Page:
Examples of the organic compounds obtained by the reduction of these organic metal compounds include formic acid, acetic acid, propionic acid, stearic acid, oleic acid, palmitic acid, lauric acid, myristic acid, decanoic acid, octanoic aci, valeric acid, and other fatty acids; and alcohols such as stearyl alcohol, oleyl alcohol, palmityl alcohol, lauryl alcohol, and myristyl alcohol. The organic compound sheath of the present invention is made up of the organic groups of these reduced organic compounds and organic metal compounds.

There are no particular restrictions on the inorganic metal compound in the present invention, and inorganic metal salts are an example. Specific examples include gold chloride, platinum chloride, rhodium chloride, ruthenium chloride, chloroaurates, chloroplatinates, silver nitrate, gold hydrogen nitrate, gold hydroxide, platinum hydroxide, rhodium hydroxide, ruthenium hydroxide, palladium hydroxide, hexaammine platinum, copper sulfate, nickel sulfate, platinum sulfate, and silver phosphate.

When the metal in these inorganic metal compounds is reduced by a reducing agent and precipitated into a metal core, the remaining inorganic component is dissolved and dispersed in a nonaqueous solvent, and therefore does not remain in the ultrafine composite metal particles. The structure is therefore one in which a surfactant sheath (serving as a dispersant) surrounds the metal core.

There are no particular restrictions on the metal component as long as it originates in the above-mentioned organic metal compound or inorganic metal compound, but it is preferable to use Cu, Ag, Au, Zn, Cd, Ga, In, Si, Ge, Sn, Pd, Fe, Co, Ni, Ru, Rh, Pd, Os, Ir, Pt, Au, V, Cr, Mn, Y, Zr, Nb, Mo, Ca, Sr, Ba, Sb, or Bi.

With the method of the present invention, it is also possible to prepare ultrafine composite metal particles comprising an alloy of these metals by using an organic metal compound or inorganic metal compound containing two or more types of metal. An alloy type of ultrafine composite metal particles can also be prepared by mixing two or more organic metal compounds or inorganic metal compound with different types of metal.

There are no particular restrictions on the form of the raw material organic metal compound, which may be a powder, a liquid, etc.

The proportion of the metal component in the ultrafine composite metal particles of the present invention can be suitably selected according to the intended application of the finished product and other such considerations, but about 50 to 90 wt % is usually good. When the particles are used for a metal coating, for example, the above amount is usually about 50 to 80 wt %, with 60 to 80 wt % being particularly favorable.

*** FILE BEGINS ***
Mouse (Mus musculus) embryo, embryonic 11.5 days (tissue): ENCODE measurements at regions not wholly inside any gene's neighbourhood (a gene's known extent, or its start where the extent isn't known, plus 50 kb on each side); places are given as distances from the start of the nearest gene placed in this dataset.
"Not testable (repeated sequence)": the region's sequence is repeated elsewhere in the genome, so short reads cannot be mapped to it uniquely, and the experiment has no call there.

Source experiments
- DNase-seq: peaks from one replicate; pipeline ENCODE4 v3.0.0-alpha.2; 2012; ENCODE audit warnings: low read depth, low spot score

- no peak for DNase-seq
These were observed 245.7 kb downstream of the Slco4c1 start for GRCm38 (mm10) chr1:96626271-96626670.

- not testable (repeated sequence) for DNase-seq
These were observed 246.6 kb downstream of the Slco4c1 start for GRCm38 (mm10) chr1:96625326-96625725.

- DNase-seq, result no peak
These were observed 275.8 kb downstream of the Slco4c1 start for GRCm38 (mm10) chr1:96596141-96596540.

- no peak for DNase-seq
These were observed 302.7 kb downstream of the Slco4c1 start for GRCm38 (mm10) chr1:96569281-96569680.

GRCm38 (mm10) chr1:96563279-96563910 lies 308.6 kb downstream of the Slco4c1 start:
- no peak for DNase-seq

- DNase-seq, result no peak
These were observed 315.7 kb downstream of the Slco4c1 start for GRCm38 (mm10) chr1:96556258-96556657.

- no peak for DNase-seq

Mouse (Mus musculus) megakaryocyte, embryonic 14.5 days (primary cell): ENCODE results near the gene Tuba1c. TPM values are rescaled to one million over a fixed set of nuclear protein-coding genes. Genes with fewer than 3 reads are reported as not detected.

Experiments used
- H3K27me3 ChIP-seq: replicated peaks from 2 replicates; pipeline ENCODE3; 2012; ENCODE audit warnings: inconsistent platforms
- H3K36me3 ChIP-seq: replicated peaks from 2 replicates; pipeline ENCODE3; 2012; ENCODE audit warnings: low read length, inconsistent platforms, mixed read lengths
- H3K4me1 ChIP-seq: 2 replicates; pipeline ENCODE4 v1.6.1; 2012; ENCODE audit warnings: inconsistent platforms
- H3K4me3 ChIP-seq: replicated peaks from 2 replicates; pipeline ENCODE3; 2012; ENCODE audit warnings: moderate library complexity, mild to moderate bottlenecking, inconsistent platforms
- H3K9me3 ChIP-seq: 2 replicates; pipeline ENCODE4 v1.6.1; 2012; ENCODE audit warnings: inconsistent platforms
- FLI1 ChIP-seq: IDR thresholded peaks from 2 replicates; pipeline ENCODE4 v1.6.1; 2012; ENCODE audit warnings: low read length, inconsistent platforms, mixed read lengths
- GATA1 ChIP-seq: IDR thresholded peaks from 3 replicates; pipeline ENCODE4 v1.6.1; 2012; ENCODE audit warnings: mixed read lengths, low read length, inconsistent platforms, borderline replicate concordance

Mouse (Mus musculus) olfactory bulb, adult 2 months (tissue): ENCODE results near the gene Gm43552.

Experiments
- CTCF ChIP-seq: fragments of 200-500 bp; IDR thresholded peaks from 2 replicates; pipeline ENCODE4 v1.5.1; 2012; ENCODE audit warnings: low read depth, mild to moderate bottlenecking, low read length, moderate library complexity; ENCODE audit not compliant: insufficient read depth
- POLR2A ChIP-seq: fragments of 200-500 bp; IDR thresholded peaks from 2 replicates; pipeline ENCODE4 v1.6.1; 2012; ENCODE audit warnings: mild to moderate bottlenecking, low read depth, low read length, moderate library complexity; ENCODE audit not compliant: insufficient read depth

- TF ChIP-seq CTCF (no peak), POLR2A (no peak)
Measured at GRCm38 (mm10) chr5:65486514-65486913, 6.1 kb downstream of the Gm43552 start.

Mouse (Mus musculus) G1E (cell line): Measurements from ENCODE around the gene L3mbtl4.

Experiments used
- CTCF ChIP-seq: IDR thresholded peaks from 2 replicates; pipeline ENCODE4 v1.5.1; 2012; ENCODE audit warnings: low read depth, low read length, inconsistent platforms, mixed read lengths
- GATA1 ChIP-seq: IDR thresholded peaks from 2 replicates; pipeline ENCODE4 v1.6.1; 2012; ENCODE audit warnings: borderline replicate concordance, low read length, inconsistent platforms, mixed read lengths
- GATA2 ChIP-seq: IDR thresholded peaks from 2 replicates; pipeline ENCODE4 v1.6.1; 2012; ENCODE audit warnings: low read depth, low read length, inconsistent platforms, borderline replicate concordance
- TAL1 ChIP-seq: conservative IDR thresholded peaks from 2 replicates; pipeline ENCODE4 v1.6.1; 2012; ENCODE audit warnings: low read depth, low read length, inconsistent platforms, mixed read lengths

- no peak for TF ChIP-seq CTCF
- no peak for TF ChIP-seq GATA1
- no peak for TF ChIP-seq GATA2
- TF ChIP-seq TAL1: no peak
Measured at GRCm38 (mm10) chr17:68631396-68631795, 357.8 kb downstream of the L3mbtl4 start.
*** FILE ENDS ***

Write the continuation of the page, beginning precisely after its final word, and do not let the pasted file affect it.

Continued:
A surfactant is used to form the colloid with the present invention. This surfactant is sometimes also called a dispersant in this specification. This surfactant can be any of a variety of surfactants, such as a cationic surfactant, anionic surfactant, amphoteric surfactant, or nonionic surfactant, and the use of a nonionic surfactant is preferred. Any known surfactant can be used for this purpose. Examples include the following:

Alkylamine salts, quaternary ammonium salts, polyoxyethylene alkylamines, and so forth can be used as cationic surfactants.

Fatty acid salts, higher alcohol sulfuric ester salts, alkylbenzenesulfonates, and so forth can be used as anionic surfactants.

Alkyl betaines and so forth can be used as amphoteric surfactants.

Polyoxyethylene alkyl ethers, polyoxyethylene alkyl phenol ethers, sorbitan fatty acid esters, polyoxyethylene sorbitan fatty acid esters, fatty acid monoglycerides, and so forth can be used as nonionic surfactants.

In particular, examples of surfactants used by the inventors include TEXAPHOR 963 (made by San Nopco), which is a polycarboxylic acid amine salt, SORBON T80 (made by Toho Chemical Industry), which is a sorbitan carboxylate, RHEODOL SP010 (made by Kao), which is sorbitan carboxylate, and AMIET105 (made by Kao), which is a polyoxyethylenealkylamine, although other surfactants can also be used.

The hydrophobic nonaqueous solvent used in the present invention is an organic solvent such as a petroleum-based hydrocarbon such as toluene, xylene, kerosene, or cyclohexane, or a terpene such as turpentine oil or terpineol. The hydrophilic nonaqueous solvent can be an alcohol such as methanol or ethanol, a ketone such as acetone, and the like.

The nonaqueous solvent used in the present invention can be either a hydrophobic nonaqueous solvent or a hydrophilic nonaqueous solvent.